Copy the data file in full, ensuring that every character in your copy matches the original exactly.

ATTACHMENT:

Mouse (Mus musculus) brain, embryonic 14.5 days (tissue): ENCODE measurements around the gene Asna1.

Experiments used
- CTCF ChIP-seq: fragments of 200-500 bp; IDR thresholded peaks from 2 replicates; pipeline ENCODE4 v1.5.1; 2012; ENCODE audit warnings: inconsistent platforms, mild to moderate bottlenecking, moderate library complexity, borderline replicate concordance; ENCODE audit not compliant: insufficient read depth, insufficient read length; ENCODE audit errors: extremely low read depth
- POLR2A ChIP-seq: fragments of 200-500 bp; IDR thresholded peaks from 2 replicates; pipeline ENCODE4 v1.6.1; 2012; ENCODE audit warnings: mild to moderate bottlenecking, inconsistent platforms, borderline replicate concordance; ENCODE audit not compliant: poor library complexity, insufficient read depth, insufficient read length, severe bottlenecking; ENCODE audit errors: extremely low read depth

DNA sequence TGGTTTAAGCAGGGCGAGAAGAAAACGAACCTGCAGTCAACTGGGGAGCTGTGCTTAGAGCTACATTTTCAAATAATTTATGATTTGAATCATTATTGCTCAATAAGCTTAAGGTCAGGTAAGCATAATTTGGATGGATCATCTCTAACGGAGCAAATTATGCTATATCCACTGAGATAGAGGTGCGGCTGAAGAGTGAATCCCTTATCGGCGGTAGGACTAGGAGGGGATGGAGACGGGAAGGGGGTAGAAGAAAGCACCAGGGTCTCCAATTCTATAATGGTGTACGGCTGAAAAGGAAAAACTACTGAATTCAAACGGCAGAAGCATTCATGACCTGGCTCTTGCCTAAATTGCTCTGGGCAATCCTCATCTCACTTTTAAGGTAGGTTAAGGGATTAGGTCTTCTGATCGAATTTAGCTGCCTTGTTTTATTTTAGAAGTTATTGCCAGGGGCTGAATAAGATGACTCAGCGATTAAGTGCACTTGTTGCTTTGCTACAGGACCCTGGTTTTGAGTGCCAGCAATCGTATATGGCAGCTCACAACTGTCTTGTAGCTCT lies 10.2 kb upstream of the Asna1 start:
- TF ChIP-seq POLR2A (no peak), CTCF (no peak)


Mouse (Mus musculus) brain, embryonic 14.5 days (tissue): ENCODE measurements around the gene Asna1.

Experiments used
- CTCF ChIP-seq: fragments of 200-500 bp; IDR thresholded peaks from 2 replicates; pipeline ENCODE4 v1.5.1; 2012; ENCODE audit warnings: inconsistent platforms, mild to moderate bottlenecking, moderate library complexity, borderline replicate concordance; ENCODE audit not compliant: insufficient read depth, insufficient read length; ENCODE audit errors: extremely low read depth
- POLR2A ChIP-seq: fragments of 200-500 bp; IDR thresholded peaks from 2 replicates; pipeline ENCODE4 v1.6.1; 2012; ENCODE audit warnings: mild to moderate bottlenecking, inconsistent platforms, borderline replicate concordance; ENCODE audit not compliant: poor library complexity, insufficient read depth, insufficient read length, severe bottlenecking; ENCODE audit errors: extremely low read depth

DNA sequence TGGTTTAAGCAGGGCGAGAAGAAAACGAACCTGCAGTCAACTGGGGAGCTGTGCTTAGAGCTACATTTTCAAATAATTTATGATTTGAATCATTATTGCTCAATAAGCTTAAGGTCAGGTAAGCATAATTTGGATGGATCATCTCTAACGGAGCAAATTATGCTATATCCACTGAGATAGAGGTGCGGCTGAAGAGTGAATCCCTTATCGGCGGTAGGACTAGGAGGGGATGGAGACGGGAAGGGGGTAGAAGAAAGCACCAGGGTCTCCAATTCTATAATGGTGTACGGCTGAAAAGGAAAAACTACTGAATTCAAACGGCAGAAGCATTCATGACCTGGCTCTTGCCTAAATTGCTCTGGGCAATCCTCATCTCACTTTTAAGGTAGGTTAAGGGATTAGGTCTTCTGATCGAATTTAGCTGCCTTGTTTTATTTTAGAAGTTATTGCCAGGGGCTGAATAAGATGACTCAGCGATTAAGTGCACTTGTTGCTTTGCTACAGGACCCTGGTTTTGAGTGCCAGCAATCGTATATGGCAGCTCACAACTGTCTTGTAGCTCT lies 10.2 kb upstream of the Asna1 start:
- TF ChIP-seq POLR2A (no peak), CTCF (no peak)